We know little of Henry Dixon’s birth family. We do know that Henry made his money in the City of London as an upholsterer and died a wealthy man.
The elegance of the monument, which has been described as one of the finest cartouche monuments of its period, speaks of this wealth, as does the highlighting of his charitable works.
To a modern reader, the inscription could sound somewhat understated. But combined with the fine sculpting of the whole, and the prominence of cherub motifs which would only just been coming back into fashion, there is a certain self-confidence, even a superiority, about the piece.
This presentation of Henry may well have been helped by the fact that he wouldn’t have been known in the area until he retired there after having made his money. But it would have been known that Henry had made his fortune through trade. There was clearly no embarrassment in him appropriating the signifiers of gentility, such that others would assign to him the associated traits of good character, right standing and social position.
This said, what stands out when we dig a bit deeper into Henry’s giving is the scale and focus of his charity. Rather than leaving his estates to his children, as had been the custom for centuries before him, we know from his will that Henry ‘…left all his estates in the parishes of Benington and Munden in Hertfordshire, Enfield in Middlesex, and St. Mildred in the Poultry, London, to the Drapers’ Company, for the purpose of apprenticing poor boys above the age of fifteen.’
This does not mean that Henry left his own family destitute. We know that, in 1663, his son, also called Henry, was already a member of the Draper’s Company and renting out property obtained through his wife’s inheritance in St Pancras. This would suggest that Henry junior was likely to be a wealthy man in his own right by the time of his father’s death in 1696.
However, this does not take away from the fact that, rather than cement his family’s newly acquired wealth and status even further, Henry senior chose to leave the larger portion of his wealth to the education and social advancement of others. It is tempting to think that this may have reflected Henry’s awareness of his own good fortune in his journey from a family of whom we have no records to a member of the gentry residing in opulent surroundings within the boundaries of Enfield.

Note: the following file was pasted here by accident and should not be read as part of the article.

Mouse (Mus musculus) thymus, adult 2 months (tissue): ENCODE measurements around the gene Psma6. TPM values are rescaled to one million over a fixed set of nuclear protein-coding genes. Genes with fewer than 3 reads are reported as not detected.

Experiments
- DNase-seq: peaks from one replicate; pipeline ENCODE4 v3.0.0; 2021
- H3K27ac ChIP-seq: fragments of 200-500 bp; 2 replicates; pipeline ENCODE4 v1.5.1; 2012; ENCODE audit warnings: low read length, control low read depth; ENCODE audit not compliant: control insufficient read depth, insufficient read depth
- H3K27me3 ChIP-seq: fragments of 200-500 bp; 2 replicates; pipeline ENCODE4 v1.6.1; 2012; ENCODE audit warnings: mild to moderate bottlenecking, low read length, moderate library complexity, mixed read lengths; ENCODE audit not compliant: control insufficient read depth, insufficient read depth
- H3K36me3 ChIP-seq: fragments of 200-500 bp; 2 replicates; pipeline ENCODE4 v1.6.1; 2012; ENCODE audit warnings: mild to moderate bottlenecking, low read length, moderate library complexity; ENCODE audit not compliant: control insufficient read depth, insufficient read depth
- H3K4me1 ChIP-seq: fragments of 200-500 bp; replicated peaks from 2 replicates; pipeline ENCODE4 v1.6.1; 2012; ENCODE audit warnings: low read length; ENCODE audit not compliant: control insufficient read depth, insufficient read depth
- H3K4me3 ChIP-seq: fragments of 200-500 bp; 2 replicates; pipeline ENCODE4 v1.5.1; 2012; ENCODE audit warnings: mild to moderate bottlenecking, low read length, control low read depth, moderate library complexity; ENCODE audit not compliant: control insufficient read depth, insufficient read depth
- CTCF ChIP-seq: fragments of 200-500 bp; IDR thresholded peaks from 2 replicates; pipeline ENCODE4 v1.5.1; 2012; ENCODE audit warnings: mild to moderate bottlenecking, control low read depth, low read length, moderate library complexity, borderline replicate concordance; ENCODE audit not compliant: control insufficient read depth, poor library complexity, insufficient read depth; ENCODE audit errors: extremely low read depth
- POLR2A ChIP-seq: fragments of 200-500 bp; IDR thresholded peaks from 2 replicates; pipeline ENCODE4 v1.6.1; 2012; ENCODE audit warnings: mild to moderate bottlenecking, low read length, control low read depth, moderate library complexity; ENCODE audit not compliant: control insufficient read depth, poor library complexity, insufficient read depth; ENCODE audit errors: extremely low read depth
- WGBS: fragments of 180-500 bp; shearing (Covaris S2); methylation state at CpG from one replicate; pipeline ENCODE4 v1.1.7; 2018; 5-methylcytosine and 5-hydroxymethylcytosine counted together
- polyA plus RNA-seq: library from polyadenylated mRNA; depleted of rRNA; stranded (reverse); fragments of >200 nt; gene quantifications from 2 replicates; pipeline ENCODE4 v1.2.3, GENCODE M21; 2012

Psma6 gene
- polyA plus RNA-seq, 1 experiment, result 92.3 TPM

This assertion that Henry’s charitable giving was more than simply performative, whether as a gentleman or as a Christian, is further supported by the nature of Henry’s bequest.
The apprenticing of poor children was not uncommon in the 1600’s. Indeed, it was seen as the principle means by which society could address the fear of children roaming about, forming gangs, and terrorizing the populace, especially in the growing towns.
However, apprenticeships were not a panacea and the nature and quality of the apprenticeship mattered. It mattered which honorable Company one was apprenticed into, and the status of the Master one was apprenticed to. It mattered how much money you had to set up shop for yourself. We know that all these factors impacted the motivation of apprentices at a time when, at least in London, there was a dropout rate of 50%.
It is in this context that we can understand Henry Dixon’s request to provide the means for poor boys to be apprenticed into a highly prestigious Worshipful Company, to a Master of note, and to be given money on completion of the apprenticeship. We remember Henry Dixon as an enlightened man who genuinely cared about ensuring an apprenticeship delivered on its promise of the same good fortune and social mobility that he had experienced for himself.